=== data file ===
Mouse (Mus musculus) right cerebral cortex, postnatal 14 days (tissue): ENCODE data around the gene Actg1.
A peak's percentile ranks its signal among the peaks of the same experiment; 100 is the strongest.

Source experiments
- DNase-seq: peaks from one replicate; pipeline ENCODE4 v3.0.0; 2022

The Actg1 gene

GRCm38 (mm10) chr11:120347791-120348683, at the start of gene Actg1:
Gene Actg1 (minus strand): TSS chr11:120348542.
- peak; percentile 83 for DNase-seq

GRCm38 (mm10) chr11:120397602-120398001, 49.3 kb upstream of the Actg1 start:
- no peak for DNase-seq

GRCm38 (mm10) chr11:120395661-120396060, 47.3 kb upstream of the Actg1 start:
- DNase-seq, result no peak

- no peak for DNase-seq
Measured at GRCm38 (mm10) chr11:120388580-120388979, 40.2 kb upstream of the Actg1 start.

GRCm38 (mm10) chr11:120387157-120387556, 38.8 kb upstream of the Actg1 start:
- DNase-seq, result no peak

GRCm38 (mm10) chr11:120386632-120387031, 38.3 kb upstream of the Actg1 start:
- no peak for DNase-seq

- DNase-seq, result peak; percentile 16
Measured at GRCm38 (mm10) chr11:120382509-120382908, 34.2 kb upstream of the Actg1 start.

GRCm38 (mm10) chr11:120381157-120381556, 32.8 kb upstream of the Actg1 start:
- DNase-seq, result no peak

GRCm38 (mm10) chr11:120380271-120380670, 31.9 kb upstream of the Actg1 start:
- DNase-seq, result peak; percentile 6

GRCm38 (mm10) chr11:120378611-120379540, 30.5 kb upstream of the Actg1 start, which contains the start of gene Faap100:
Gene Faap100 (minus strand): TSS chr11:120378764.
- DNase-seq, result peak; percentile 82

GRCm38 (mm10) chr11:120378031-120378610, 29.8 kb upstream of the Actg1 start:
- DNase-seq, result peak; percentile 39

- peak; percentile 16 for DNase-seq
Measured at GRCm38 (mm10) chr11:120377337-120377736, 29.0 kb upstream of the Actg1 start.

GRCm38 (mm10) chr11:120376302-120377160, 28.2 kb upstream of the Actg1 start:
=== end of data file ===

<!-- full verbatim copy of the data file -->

Mouse (Mus musculus) right cerebral cortex, postnatal 14 days (tissue): ENCODE data around the gene Actg1.
A peak's percentile ranks its signal among the peaks of the same experiment; 100 is the strongest.

Source experiments
- DNase-seq: peaks from one replicate; pipeline ENCODE4 v3.0.0; 2022

The Actg1 gene

GRCm38 (mm10) chr11:120347791-120348683, at the start of gene Actg1:
Gene Actg1 (minus strand): TSS chr11:120348542.
- peak; percentile 83 for DNase-seq

GRCm38 (mm10) chr11:120397602-120398001, 49.3 kb upstream of the Actg1 start:
- no peak for DNase-seq

GRCm38 (mm10) chr11:120395661-120396060, 47.3 kb upstream of the Actg1 start:
- DNase-seq, result no peak

- no peak for DNase-seq
Measured at GRCm38 (mm10) chr11:120388580-120388979, 40.2 kb upstream of the Actg1 start.

GRCm38 (mm10) chr11:120387157-120387556, 38.8 kb upstream of the Actg1 start:
- DNase-seq, result no peak

GRCm38 (mm10) chr11:120386632-120387031, 38.3 kb upstream of the Actg1 start:
- no peak for DNase-seq

- DNase-seq, result peak; percentile 16
Measured at GRCm38 (mm10) chr11:120382509-120382908, 34.2 kb upstream of the Actg1 start.

GRCm38 (mm10) chr11:120381157-120381556, 32.8 kb upstream of the Actg1 start:
- DNase-seq, result no peak

GRCm38 (mm10) chr11:120380271-120380670, 31.9 kb upstream of the Actg1 start:
- DNase-seq, result peak; percentile 6

GRCm38 (mm10) chr11:120378611-120379540, 30.5 kb upstream of the Actg1 start, which contains the start of gene Faap100:
Gene Faap100 (minus strand): TSS chr11:120378764.
- DNase-seq, result peak; percentile 82

GRCm38 (mm10) chr11:120378031-120378610, 29.8 kb upstream of the Actg1 start:
- DNase-seq, result peak; percentile 39

- peak; percentile 16 for DNase-seq
Measured at GRCm38 (mm10) chr11:120377337-120377736, 29.0 kb upstream of the Actg1 start.

GRCm38 (mm10) chr11:120376302-120377160, 28.2 kb upstream of the Actg1 start: